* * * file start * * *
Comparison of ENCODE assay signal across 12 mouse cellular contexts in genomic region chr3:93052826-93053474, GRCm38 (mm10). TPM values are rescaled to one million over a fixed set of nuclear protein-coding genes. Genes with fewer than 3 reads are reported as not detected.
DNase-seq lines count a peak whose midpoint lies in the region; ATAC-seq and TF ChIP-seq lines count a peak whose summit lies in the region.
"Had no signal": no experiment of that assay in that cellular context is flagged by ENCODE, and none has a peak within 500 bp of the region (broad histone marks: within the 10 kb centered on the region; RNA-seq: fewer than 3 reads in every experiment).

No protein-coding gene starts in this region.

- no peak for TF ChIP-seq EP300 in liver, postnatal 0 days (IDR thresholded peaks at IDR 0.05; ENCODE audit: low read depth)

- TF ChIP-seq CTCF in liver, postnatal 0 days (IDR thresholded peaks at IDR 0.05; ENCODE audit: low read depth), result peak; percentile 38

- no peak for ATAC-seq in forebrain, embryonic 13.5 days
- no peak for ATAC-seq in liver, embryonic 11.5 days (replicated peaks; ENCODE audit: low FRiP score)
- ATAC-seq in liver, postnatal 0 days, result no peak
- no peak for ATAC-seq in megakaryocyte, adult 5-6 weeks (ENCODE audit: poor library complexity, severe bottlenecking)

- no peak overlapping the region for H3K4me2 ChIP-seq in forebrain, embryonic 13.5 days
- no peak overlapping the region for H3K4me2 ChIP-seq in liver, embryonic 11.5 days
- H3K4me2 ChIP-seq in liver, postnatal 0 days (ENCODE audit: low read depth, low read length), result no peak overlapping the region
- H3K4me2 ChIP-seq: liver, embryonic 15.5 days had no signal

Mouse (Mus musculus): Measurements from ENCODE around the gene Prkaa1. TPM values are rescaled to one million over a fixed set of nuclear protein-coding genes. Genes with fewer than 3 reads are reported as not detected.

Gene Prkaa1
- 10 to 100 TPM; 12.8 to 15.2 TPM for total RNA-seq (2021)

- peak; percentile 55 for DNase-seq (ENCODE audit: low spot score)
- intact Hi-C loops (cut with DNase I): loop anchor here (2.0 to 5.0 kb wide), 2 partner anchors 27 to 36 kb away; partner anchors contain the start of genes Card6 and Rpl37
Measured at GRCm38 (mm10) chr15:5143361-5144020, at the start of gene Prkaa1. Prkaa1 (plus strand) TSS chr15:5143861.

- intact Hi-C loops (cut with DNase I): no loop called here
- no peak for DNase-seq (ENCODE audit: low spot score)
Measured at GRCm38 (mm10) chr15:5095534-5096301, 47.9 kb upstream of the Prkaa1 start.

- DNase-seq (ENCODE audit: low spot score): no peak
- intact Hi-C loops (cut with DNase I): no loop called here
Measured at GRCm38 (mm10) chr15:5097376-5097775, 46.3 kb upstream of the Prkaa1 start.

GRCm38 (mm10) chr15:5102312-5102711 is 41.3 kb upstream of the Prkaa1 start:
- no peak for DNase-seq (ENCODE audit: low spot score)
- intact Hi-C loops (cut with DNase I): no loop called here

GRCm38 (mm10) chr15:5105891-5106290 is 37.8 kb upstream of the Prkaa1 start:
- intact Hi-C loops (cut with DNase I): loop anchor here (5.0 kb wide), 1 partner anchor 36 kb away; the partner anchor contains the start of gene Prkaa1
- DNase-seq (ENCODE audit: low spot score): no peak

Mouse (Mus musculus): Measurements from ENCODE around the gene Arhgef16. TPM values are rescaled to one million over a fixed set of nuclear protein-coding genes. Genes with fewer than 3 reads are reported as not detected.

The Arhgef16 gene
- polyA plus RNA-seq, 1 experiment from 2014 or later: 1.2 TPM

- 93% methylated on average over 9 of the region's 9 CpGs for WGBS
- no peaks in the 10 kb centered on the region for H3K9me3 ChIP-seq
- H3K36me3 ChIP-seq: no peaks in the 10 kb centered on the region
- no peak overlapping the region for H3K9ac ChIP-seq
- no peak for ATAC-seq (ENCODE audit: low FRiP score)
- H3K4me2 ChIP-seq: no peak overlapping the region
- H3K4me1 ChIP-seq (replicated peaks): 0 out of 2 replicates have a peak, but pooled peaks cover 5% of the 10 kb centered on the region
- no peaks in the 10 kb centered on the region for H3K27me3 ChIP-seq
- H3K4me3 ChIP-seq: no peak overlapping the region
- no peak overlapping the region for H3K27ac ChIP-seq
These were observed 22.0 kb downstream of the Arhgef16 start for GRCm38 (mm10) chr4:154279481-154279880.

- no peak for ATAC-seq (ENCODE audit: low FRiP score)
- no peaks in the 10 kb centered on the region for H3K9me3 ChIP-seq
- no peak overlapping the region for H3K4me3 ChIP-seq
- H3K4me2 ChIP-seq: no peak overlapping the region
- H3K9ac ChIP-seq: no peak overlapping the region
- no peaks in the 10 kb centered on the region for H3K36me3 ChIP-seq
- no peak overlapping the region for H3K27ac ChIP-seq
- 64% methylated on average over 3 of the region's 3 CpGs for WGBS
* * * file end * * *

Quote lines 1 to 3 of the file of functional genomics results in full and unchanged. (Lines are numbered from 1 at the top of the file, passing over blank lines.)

Comparison of ENCODE assay signal across 12 mouse cellular contexts in genomic region chr3:93052826-93053474, GRCm38 (mm10). TPM values are rescaled to one million over a fixed set of nuclear protein-coding genes. Genes with fewer than 3 reads are reported as not detected.
DNase-seq lines count a peak whose midpoint lies in the region; ATAC-seq and TF ChIP-seq lines count a peak whose summit lies in the region.
"Had no signal": no experiment of that assay in that cellular context is flagged by ENCODE, and none has a peak within 500 bp of the region (broad histone marks: within the 10 kb centered on the region; RNA-seq: fewer than 3 reads in every experiment).